The Slovenia Times

Border checks and cooperation in focus of as Golob meets Meloni

Prime Minister Robert Golob meets his Italian counterpart Giorgia Meloni during a working visit to Rome. Photo: Boštjan Podlogar/STA

Slovenia's Prime Minister Robert Golob met his Italian counterpart Giorgia Meloni in Rome on 14 November for what was their first formal bilateral meeting, primarily to discuss migrations and border checks but also what Golob described as cooperation in strategic areas, foremost defence and energy.

Addressing a joint press conference with Golob, Meloni said Italy would lift police checks on the border with Slovenia as soon as the situation allowed.

She stressed the need to secure the EU's external borders. "The more successful we are in defending the external borders, the more efficient we will be in defending the freedom of movement within the EU," she said.

Italy reintroduced border controls on 21 October, prompting Slovenia to do the same on its borders with Croatia and Hungary. Just as Meloni and Golob were meeting in Rome, the Slovenian police proposed extending the measure for an additional 20 days beyond 19 November.

Meloni said she understood the grievances of the people living along the border, but argued that the checks were urgent due to the global situation, including the crisis in the Middle East and migrations.

Mutual interest in enhancing cooperation further

Golob said they discussed ways of making sure people in both countries benefited the most from bilateral cooperation.

He said Slovenia and Italy are bound by a rich history and especially by a "great and rich future".

Italy was the first to help Slovenia with a gas solidarity pact during the energy crisis last winter, he said, describing that as "a very important gesture".

Meloni lauded bilateral cooperation in particular in recent times, pointing to a record volume of trade.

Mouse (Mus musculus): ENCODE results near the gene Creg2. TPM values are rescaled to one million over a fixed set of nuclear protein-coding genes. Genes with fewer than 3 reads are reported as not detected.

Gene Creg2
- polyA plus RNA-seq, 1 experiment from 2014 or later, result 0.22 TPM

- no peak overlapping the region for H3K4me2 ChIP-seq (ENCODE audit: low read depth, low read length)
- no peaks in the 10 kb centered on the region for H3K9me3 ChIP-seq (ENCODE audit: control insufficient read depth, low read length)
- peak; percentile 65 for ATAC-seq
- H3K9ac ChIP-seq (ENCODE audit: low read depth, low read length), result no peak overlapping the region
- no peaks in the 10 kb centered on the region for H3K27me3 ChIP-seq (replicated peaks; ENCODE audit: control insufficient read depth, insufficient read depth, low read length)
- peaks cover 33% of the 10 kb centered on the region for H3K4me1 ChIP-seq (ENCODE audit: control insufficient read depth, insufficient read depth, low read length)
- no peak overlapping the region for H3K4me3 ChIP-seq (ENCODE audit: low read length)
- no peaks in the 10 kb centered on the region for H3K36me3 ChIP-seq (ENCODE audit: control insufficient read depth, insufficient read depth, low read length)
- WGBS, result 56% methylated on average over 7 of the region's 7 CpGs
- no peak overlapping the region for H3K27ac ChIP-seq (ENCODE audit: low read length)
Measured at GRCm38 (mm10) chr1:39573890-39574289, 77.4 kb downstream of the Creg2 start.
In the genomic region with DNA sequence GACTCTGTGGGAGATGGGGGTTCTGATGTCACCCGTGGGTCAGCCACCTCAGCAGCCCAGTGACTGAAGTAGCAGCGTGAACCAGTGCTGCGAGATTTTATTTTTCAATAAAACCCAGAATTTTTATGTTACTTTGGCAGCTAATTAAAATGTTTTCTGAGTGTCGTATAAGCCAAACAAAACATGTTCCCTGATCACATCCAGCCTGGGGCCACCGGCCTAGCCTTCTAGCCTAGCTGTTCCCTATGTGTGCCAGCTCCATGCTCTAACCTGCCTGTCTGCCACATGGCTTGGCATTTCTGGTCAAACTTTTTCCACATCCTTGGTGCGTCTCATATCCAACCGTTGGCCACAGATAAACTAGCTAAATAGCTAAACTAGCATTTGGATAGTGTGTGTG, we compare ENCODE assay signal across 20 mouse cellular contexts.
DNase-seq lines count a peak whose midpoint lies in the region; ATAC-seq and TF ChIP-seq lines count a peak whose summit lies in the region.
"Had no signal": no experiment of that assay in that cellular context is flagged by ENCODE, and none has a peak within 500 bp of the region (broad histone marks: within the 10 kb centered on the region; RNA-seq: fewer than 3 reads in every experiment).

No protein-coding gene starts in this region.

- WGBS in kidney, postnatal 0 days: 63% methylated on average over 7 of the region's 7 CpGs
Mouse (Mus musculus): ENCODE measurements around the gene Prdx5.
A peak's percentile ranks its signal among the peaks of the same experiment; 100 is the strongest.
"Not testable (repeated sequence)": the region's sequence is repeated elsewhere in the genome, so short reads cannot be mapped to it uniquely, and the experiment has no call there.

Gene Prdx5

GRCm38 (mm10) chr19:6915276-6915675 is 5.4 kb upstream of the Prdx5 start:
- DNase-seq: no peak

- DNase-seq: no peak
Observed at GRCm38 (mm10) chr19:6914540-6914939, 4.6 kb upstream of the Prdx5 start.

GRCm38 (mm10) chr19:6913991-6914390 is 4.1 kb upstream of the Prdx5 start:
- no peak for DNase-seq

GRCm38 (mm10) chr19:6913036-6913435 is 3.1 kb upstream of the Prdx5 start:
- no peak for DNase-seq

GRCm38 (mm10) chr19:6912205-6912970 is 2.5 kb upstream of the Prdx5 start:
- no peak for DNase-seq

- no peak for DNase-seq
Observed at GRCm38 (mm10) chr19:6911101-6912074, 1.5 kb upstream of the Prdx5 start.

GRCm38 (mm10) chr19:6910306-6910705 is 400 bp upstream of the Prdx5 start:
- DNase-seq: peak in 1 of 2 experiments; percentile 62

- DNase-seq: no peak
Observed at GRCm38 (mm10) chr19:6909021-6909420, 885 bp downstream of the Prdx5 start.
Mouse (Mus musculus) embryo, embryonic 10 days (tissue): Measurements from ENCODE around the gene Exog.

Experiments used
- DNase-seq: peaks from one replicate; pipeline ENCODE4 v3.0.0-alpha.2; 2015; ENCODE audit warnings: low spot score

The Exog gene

Italy is Slovenia's third largest trading partner after Switzerland and Germany. Bilateral goods trade topped €12 billion last year, and from January to July this year, Slovenia exported €2.8 billion worth of goods to Italy and imported almost €3.4 billion from there.

Meloni said she and Golob discussed ways to boost cooperation in other fields as well.

Golob mentioned defence, where he sees Italy as an important partner in military missions and as a military equipment supplier. He spoke about the prospect of cooperation between the countries' military industries.

Commitment to dialogue on minorities

The countries' respective ethnic minorities also featured prominently on the agenda, with Golob saying the minority issues that might have been a source of conflicts in the past could now be a source of cooperation.

Meloni said the topic was dear to both, so Ljubljana and Rome intended to keep engaging in ongoing dialogue on the minorities.

Speaking to Slovenian reporters after his meetings in Rome, Golob said he had received "very clear expressions of inclination" for the Italian government to financially support the Slovenian minority in Italy.

The Slovenian delegation also brought up the issue of permanent representation for the minority. While permanent representation in the Italian parliament would "likely be a long-term project", Golob said an option of permanent representation in the regional council of Friuli Venezia Giulia was "more realistic".

The two prime ministers also noted the 2025 Capital of Culture, a joint project of the Slovenian border city of Nova Gorica and its Italian counterpart Gorizia. Golob, who comes from the area, invited "friend Meloni" to a meeting there in 2025.

Ukraine was also on the agenda, with Golob and Meloni stressing the commitment to support the country's sovereignty and territorial integrity.

Discussing the conflict in Palestine and Israel, they expressed satisfaction that Slovenia will soon join the UN Security Council.

It is urgent to ensure delivery of humanitarian aid to the Gaza Strip, said Golob, adding that Slovenia would gladly join Italy should a humanitarian sea corridor to the Gaza Strip be opened.


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